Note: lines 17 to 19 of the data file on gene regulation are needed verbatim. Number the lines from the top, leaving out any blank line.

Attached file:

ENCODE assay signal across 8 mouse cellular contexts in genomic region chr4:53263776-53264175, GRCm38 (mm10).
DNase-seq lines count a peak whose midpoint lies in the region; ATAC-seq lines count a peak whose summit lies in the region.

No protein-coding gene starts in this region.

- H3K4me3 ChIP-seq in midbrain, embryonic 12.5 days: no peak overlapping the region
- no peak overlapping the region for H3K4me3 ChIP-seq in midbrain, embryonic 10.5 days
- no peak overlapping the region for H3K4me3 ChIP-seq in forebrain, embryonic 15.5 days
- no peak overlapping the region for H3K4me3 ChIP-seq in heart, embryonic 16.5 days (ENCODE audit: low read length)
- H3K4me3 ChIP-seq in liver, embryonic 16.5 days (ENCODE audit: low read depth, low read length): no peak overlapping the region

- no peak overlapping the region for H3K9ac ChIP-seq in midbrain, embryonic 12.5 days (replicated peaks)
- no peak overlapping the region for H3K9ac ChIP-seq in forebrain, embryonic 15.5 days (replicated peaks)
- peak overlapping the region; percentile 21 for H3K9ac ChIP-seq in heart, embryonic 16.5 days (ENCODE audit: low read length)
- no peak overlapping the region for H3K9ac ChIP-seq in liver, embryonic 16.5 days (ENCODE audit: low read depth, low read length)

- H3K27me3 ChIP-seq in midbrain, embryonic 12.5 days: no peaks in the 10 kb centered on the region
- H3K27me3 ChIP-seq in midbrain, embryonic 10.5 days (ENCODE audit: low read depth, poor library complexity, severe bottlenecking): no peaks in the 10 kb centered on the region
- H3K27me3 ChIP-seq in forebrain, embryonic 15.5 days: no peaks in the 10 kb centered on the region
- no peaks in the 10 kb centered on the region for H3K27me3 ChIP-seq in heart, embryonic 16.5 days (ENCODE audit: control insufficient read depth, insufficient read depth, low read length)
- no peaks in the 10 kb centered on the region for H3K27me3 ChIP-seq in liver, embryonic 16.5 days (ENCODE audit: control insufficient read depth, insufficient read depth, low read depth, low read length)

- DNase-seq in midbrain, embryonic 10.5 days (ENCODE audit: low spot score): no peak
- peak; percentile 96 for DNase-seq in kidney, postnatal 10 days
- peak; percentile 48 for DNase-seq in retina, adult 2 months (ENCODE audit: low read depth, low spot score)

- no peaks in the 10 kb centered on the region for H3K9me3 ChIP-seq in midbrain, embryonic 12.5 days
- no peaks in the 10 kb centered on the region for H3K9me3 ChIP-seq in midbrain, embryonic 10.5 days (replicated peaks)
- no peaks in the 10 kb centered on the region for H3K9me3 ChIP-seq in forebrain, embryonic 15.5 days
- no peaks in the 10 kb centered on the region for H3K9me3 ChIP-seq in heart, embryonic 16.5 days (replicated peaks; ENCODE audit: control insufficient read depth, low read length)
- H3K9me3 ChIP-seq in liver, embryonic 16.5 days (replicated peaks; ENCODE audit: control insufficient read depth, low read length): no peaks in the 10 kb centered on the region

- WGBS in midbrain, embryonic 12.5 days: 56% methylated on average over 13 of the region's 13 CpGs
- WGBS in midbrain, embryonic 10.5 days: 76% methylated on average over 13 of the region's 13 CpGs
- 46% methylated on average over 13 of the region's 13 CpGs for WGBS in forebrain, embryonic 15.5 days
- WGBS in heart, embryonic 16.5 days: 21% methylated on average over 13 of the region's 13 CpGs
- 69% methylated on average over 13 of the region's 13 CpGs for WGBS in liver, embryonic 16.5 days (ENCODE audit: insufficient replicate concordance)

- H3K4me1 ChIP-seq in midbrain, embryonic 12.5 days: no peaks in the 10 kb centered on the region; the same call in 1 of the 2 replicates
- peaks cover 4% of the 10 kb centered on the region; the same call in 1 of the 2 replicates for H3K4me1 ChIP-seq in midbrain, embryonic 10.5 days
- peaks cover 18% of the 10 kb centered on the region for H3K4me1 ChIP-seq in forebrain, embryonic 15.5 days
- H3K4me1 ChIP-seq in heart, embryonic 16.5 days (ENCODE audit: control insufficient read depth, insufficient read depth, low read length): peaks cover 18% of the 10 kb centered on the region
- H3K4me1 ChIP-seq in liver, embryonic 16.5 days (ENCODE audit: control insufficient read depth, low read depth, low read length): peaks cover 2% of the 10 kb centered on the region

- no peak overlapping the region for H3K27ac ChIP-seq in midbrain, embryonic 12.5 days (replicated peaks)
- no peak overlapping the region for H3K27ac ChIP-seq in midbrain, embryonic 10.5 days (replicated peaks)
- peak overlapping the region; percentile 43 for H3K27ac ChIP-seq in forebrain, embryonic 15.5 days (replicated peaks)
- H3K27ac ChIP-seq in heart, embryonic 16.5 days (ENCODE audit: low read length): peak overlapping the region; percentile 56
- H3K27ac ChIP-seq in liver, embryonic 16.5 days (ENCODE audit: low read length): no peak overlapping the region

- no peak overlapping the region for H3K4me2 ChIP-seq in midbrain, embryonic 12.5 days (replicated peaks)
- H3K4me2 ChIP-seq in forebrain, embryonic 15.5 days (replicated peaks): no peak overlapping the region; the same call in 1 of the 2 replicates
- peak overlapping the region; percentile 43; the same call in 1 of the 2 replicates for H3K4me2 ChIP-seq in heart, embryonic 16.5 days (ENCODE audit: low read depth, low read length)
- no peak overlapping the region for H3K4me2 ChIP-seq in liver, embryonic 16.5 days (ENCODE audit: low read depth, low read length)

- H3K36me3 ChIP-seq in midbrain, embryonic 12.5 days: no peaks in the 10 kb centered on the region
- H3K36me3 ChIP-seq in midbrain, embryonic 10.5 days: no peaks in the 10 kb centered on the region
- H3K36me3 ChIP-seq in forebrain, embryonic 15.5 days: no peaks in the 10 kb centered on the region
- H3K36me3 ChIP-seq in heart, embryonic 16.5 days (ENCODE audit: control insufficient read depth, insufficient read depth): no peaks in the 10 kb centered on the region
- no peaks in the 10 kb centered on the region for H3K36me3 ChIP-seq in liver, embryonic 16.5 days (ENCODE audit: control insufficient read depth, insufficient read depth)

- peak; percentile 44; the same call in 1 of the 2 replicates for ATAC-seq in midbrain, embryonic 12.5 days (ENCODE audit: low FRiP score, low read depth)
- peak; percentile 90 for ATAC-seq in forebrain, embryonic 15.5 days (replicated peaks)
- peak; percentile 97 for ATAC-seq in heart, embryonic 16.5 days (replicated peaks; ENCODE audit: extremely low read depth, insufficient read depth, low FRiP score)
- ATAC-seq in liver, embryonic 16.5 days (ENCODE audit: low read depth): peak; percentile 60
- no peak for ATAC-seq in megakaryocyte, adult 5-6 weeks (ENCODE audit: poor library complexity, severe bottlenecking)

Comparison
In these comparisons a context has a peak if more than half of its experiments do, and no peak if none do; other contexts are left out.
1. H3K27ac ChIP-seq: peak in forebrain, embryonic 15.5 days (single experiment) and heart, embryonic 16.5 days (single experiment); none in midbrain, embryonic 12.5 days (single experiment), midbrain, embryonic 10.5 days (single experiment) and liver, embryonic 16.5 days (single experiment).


- no peaks in the 10 kb centered on the region for H3K27me3 ChIP-seq in liver, embryonic 16.5 days (ENCODE audit: control insufficient read depth, insufficient read depth, low read depth, low read length)

- DNase-seq in midbrain, embryonic 10.5 days (ENCODE audit: low spot score): no peak
- peak; percentile 96 for DNase-seq in kidney, postnatal 10 days